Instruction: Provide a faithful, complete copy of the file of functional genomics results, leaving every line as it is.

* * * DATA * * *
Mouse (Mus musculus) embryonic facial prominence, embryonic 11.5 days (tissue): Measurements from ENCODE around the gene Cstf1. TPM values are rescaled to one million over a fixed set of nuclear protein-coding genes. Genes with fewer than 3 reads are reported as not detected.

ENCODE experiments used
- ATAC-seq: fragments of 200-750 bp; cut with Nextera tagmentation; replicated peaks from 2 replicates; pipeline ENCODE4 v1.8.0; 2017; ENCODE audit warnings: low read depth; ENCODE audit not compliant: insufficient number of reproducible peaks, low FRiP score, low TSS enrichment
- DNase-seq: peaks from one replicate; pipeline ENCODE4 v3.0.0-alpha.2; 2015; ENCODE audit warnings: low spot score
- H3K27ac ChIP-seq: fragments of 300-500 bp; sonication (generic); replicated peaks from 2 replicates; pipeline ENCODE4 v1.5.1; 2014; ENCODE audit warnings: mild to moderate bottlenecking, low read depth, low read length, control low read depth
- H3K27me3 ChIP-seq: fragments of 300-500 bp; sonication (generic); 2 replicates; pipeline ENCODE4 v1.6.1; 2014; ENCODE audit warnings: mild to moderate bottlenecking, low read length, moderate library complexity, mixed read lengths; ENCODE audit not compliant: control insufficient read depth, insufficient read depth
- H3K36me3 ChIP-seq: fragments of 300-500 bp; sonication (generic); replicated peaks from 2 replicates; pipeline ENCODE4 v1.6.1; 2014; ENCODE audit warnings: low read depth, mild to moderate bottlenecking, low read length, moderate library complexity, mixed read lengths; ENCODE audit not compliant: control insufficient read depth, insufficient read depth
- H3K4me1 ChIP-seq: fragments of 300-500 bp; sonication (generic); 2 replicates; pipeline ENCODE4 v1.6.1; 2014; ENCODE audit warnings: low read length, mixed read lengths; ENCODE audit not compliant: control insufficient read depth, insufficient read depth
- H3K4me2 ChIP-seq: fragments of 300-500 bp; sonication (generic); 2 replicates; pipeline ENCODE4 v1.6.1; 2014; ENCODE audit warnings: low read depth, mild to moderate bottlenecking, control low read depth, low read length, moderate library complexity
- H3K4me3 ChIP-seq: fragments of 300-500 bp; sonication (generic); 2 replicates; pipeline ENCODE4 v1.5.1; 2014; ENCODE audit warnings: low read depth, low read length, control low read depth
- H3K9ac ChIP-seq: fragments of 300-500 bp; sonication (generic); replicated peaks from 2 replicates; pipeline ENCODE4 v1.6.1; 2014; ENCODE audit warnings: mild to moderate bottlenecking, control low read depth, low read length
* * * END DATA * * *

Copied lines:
Mouse (Mus musculus) embryonic facial prominence, embryonic 11.5 days (tissue): Measurements from ENCODE around the gene Cstf1. TPM values are rescaled to one million over a fixed set of nuclear protein-coding genes. Genes with fewer than 3 reads are reported as not detected.

ENCODE experiments used
- ATAC-seq: fragments of 200-750 bp; cut with Nextera tagmentation; replicated peaks from 2 replicates; pipeline ENCODE4 v1.8.0; 2017; ENCODE audit warnings: low read depth; ENCODE audit not compliant: insufficient number of reproducible peaks, low FRiP score, low TSS enrichment
- DNase-seq: peaks from one replicate; pipeline ENCODE4 v3.0.0-alpha.2; 2015; ENCODE audit warnings: low spot score
- H3K27ac ChIP-seq: fragments of 300-500 bp; sonication (generic); replicated peaks from 2 replicates; pipeline ENCODE4 v1.5.1; 2014; ENCODE audit warnings: mild to moderate bottlenecking, low read depth, low read length, control low read depth
- H3K27me3 ChIP-seq: fragments of 300-500 bp; sonication (generic); 2 replicates; pipeline ENCODE4 v1.6.1; 2014; ENCODE audit warnings: mild to moderate bottlenecking, low read length, moderate library complexity, mixed read lengths; ENCODE audit not compliant: control insufficient read depth, insufficient read depth
- H3K36me3 ChIP-seq: fragments of 300-500 bp; sonication (generic); replicated peaks from 2 replicates; pipeline ENCODE4 v1.6.1; 2014; ENCODE audit warnings: low read depth, mild to moderate bottlenecking, low read length, moderate library complexity, mixed read lengths; ENCODE audit not compliant: control insufficient read depth, insufficient read depth
- H3K4me1 ChIP-seq: fragments of 300-500 bp; sonication (generic); 2 replicates; pipeline ENCODE4 v1.6.1; 2014; ENCODE audit warnings: low read length, mixed read lengths; ENCODE audit not compliant: control insufficient read depth, insufficient read depth
- H3K4me2 ChIP-seq: fragments of 300-500 bp; sonication (generic); 2 replicates; pipeline ENCODE4 v1.6.1; 2014; ENCODE audit warnings: low read depth, mild to moderate bottlenecking, control low read depth, low read length, moderate library complexity
- H3K4me3 ChIP-seq: fragments of 300-500 bp; sonication (generic); 2 replicates; pipeline ENCODE4 v1.5.1; 2014; ENCODE audit warnings: low read depth, low read length, control low read depth
- H3K9ac ChIP-seq: fragments of 300-500 bp; sonication (generic); replicated peaks from 2 replicates; pipeline ENCODE4 v1.6.1; 2014; ENCODE audit warnings: mild to moderate bottlenecking, control low read depth, low read length